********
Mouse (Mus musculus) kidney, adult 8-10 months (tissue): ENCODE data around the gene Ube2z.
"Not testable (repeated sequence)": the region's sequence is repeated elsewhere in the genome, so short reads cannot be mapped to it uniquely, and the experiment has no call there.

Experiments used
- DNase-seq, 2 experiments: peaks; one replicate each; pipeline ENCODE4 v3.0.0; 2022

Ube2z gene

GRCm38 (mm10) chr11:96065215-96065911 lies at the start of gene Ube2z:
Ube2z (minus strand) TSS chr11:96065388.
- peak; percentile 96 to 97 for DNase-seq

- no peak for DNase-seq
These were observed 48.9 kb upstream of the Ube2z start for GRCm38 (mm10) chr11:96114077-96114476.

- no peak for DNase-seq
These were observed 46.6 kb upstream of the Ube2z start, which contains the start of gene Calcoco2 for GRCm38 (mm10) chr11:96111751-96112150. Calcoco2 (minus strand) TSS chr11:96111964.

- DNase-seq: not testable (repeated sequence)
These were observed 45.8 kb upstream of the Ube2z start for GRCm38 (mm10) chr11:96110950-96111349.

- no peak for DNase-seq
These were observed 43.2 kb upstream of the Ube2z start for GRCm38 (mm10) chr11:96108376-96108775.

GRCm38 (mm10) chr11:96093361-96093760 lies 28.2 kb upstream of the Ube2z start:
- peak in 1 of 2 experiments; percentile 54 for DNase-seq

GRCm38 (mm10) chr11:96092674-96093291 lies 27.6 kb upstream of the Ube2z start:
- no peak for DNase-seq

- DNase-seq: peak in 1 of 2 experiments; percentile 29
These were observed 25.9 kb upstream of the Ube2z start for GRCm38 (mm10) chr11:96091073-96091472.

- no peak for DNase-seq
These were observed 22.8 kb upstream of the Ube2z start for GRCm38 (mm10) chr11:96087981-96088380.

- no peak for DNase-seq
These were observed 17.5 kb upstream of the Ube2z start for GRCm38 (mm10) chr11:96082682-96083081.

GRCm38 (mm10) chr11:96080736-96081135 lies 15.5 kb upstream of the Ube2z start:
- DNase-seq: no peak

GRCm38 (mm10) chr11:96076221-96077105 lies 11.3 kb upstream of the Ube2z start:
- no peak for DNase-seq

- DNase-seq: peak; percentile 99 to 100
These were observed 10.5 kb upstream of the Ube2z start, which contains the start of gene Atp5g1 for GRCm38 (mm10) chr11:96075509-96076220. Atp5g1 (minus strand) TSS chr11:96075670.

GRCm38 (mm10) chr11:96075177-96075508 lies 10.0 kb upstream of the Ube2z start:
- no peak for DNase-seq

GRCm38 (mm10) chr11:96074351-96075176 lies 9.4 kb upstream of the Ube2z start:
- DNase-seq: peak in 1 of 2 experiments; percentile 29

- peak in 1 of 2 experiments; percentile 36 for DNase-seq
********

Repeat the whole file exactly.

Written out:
Mouse (Mus musculus) kidney, adult 8-10 months (tissue): ENCODE data around the gene Ube2z.
"Not testable (repeated sequence)": the region's sequence is repeated elsewhere in the genome, so short reads cannot be mapped to it uniquely, and the experiment has no call there.

Experiments used
- DNase-seq, 2 experiments: peaks; one replicate each; pipeline ENCODE4 v3.0.0; 2022

Ube2z gene

GRCm38 (mm10) chr11:96065215-96065911 lies at the start of gene Ube2z:
Ube2z (minus strand) TSS chr11:96065388.
- peak; percentile 96 to 97 for DNase-seq

- no peak for DNase-seq
These were observed 48.9 kb upstream of the Ube2z start for GRCm38 (mm10) chr11:96114077-96114476.

- no peak for DNase-seq
These were observed 46.6 kb upstream of the Ube2z start, which contains the start of gene Calcoco2 for GRCm38 (mm10) chr11:96111751-96112150. Calcoco2 (minus strand) TSS chr11:96111964.

- DNase-seq: not testable (repeated sequence)
These were observed 45.8 kb upstream of the Ube2z start for GRCm38 (mm10) chr11:96110950-96111349.

- no peak for DNase-seq
These were observed 43.2 kb upstream of the Ube2z start for GRCm38 (mm10) chr11:96108376-96108775.

GRCm38 (mm10) chr11:96093361-96093760 lies 28.2 kb upstream of the Ube2z start:
- peak in 1 of 2 experiments; percentile 54 for DNase-seq

GRCm38 (mm10) chr11:96092674-96093291 lies 27.6 kb upstream of the Ube2z start:
- no peak for DNase-seq

- DNase-seq: peak in 1 of 2 experiments; percentile 29
These were observed 25.9 kb upstream of the Ube2z start for GRCm38 (mm10) chr11:96091073-96091472.

- no peak for DNase-seq
These were observed 22.8 kb upstream of the Ube2z start for GRCm38 (mm10) chr11:96087981-96088380.

- no peak for DNase-seq
These were observed 17.5 kb upstream of the Ube2z start for GRCm38 (mm10) chr11:96082682-96083081.

GRCm38 (mm10) chr11:96080736-96081135 lies 15.5 kb upstream of the Ube2z start:
- DNase-seq: no peak

GRCm38 (mm10) chr11:96076221-96077105 lies 11.3 kb upstream of the Ube2z start:
- no peak for DNase-seq

- DNase-seq: peak; percentile 99 to 100
These were observed 10.5 kb upstream of the Ube2z start, which contains the start of gene Atp5g1 for GRCm38 (mm10) chr11:96075509-96076220. Atp5g1 (minus strand) TSS chr11:96075670.

GRCm38 (mm10) chr11:96075177-96075508 lies 10.0 kb upstream of the Ube2z start:
- no peak for DNase-seq

GRCm38 (mm10) chr11:96074351-96075176 lies 9.4 kb upstream of the Ube2z start:
- DNase-seq: peak in 1 of 2 experiments; percentile 29

- peak in 1 of 2 experiments; percentile 36 for DNase-seq